An unknown number of an ethnic minority group known as the Yazidis have been stranded on a mountain range in northern Iraq for days, fleeing ISIS militants who spread into Iraq from Syria. The United Nations declared a “level 3 emergency” for Iraq on Wednesday in an effort to speed humanitarian aid to those stranded, while relief airdrops have come from the U.S. and several other nations. Washington has made the stranded Yazidis a top priority, deploying 130 military advisers to the region Tuesday to help plan rescue efforts.

Rhodes said Wednesday that the U.S. wants to find the best and safest way to get the trapped Yazidis off the mountain without having to engage ISIS militants.

“We have Kurdish forces who are engaged in the area,” Rhodes said. “We have international partners who also want to support the provision of humanitarian assistance. So we’ll look at what the best way and the safest way is to get those people off that mountain.”

-Additional reporting by Zeke J Miller

TIME Television

HBO Says More Leftovers Please

The show has been renewed for a second season

HBO has ordered a second season of The Leftovers, an eerie drama about life after 2% of the world’s population mysteriously disappears.

The show, which brought in about 1.58 million viewers last Sunday, is based on the Tom Perrotta novel with the same name and created by Lost show-runner Damon Lindelof.

“It has been truly exciting to see the overwhelming response to their provocative and original storytelling,” HBO programming president Michael Lombardo said in a statement. “We look forward to continuing the journey as the show delves deeper in the lives of those who remain.”

TIME 2014 Election

Senate Democrats Launch $9-Million Ad Buy in North Carolina

Largest ad campaign so far for Democrats in key Senate race

Democrats started a large advertising buy in North Carolina’s contested Senate race on Wednesday with a new ad criticizing Republican state House Speaker Thom Tillis’ record in the legislature.

The $9-million buy from the Senate Democrats’ campaign committee is the group’s largest so far this year. Tillis is challenging Democratic incumbent Sen. Kay Hagan in a race that could help decide which party controls the Senate next year.

The new 30-second titled in “Black and White” says Tillis cut funds from the state’s public schools while giving tax breaks to “yacht and jet owners.” The Republican-led North Carolina state legislature in 2013 cut education spending over the next two years by nearly $500 million dollars.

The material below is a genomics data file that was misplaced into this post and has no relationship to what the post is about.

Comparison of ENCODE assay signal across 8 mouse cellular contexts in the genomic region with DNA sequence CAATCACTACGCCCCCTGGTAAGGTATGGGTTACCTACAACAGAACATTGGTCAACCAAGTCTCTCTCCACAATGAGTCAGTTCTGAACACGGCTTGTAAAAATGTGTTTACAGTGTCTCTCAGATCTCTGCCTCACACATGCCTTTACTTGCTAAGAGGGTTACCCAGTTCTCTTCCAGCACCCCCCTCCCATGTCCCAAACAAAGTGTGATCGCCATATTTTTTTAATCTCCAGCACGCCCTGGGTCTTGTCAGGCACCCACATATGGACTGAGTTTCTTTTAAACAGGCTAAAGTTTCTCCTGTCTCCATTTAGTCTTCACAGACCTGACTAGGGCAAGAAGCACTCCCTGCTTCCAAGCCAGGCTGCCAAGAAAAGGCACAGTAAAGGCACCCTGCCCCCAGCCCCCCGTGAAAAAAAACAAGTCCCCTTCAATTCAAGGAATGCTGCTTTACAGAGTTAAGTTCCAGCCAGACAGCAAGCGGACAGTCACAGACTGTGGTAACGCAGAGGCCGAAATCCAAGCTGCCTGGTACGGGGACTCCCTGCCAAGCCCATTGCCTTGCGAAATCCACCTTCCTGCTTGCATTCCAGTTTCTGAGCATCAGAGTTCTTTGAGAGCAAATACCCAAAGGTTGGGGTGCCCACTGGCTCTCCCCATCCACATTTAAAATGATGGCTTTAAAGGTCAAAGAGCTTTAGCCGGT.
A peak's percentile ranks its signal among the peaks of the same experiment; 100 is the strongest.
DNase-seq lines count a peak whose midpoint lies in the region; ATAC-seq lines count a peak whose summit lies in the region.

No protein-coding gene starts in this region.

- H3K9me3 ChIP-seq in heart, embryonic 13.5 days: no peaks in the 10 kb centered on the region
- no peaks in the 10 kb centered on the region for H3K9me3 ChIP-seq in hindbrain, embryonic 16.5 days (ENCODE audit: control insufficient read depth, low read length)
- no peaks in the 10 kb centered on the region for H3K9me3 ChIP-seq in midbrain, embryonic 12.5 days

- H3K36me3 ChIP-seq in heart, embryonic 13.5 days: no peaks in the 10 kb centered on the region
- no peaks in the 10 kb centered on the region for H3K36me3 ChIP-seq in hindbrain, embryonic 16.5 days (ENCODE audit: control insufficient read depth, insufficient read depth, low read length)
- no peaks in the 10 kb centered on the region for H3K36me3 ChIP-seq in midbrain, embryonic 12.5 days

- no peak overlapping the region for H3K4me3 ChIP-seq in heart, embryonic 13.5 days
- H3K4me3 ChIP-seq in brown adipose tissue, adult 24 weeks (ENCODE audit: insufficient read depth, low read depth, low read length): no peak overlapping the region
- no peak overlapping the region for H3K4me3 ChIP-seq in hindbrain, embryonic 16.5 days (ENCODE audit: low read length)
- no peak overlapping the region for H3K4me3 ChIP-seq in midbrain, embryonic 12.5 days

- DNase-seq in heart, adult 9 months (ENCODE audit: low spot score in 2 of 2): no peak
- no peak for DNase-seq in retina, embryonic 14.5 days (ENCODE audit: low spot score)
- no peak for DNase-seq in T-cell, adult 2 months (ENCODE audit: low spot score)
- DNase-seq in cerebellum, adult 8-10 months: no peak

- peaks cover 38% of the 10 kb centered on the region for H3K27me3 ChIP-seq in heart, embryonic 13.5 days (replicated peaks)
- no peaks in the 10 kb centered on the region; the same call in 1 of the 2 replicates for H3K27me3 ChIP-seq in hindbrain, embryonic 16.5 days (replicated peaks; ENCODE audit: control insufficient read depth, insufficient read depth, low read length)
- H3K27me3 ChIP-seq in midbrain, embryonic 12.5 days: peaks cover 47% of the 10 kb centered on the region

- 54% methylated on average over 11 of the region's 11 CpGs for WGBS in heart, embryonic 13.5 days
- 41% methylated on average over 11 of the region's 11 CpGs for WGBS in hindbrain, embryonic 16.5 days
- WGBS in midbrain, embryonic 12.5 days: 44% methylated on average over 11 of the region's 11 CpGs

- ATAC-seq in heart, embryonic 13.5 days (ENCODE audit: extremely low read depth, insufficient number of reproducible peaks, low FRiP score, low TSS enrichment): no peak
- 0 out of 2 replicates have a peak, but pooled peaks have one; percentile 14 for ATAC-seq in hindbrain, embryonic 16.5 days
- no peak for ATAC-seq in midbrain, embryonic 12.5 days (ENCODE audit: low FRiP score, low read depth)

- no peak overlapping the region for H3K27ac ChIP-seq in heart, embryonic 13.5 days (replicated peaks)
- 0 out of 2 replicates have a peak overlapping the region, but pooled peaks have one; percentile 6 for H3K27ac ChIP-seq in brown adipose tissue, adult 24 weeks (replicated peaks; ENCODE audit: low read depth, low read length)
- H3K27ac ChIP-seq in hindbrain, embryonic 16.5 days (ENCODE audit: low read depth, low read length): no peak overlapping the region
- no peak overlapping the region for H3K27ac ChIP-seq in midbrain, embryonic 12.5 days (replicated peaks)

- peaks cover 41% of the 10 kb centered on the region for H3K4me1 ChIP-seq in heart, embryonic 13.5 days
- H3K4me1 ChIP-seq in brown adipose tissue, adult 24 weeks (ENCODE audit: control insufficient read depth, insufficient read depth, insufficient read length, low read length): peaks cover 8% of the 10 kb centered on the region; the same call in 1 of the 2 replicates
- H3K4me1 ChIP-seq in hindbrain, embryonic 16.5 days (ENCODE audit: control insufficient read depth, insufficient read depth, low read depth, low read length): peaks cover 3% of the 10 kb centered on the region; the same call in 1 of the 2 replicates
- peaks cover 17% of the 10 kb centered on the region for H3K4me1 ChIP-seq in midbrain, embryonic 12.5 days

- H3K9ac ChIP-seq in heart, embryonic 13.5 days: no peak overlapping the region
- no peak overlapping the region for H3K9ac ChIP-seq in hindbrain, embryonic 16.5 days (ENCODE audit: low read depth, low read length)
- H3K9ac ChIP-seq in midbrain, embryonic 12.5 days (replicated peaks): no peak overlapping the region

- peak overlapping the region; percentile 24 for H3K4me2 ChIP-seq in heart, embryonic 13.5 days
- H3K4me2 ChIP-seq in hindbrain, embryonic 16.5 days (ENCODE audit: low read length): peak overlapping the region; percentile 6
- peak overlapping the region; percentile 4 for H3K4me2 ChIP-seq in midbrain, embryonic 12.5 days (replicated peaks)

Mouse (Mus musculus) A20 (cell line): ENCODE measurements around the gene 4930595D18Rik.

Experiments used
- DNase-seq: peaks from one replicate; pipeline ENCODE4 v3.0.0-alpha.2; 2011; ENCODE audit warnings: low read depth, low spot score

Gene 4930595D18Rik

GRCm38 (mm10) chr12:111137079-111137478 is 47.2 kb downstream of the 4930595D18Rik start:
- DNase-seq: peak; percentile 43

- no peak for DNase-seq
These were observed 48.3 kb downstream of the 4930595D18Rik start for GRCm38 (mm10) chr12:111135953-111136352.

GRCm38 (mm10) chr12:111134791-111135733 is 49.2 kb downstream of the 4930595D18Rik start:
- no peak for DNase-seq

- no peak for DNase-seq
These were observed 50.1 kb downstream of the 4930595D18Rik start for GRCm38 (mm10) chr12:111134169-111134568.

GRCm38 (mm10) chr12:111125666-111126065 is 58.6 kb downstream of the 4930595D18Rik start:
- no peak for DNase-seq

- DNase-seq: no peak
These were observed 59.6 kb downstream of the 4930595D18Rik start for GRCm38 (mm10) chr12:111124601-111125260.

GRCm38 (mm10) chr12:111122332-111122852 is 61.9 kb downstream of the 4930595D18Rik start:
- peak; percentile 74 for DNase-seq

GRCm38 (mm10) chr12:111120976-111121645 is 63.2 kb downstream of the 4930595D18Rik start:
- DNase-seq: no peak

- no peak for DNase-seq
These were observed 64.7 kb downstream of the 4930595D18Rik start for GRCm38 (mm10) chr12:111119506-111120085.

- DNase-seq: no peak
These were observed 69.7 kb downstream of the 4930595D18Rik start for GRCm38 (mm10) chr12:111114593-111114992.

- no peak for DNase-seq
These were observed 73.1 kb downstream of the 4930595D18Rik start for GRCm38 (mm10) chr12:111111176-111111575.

“North Carolina deserves better than Speaker Tillis and over the next three months the DSCC will continue to highlight just how wrong Speaker Tillis is for North Carolina,” said Justin Barasky, a spokesman at the Democratic Senatorial Campaign Committee.

The ad comes one day after Hagan’s campaign attacked Tillis’ education agenda, calling it “irresponsible” and “destructive” in large part due to Tillis’ proposal to eliminate the U.S. Department of Education.

“After doing so much damage in Raleigh, promising to eliminate the Department of Education as his first action is just one more reason Speaker Tillis has the wrong priorities,” Hagan said.

Tillis has called for the elimination of the Department of Education, but the Tillis camp, McClatchy reports, said he would preserve financial aid and assistance to schools and thinks there is room for the department to work better with states and be more efficient. Tillis has also been critical of Hagan’s record in Congress, saying she has introduced “zero bills that have become law.”

“Kay Hagan is one of the most ineffective senators in North Carolina’s history, having failed to sponsor a single bill that became law during her six years in Washington,” said Tillis’ communications director Daniel Keylin in a statement last week. “Instead of working across the aisle to pass laws benefitting North Carolina families, Hagan has put her liberal special interest allies first, rubber-stamping President Obama’s failed partisan agenda 95 percent of the time.”

The North Carolina Senate race is one of seven races deemed toss-ups by the Cook Political Report.

 

TIME Military

U.S. Military Rolls Back Restrictions on Black Hairstyles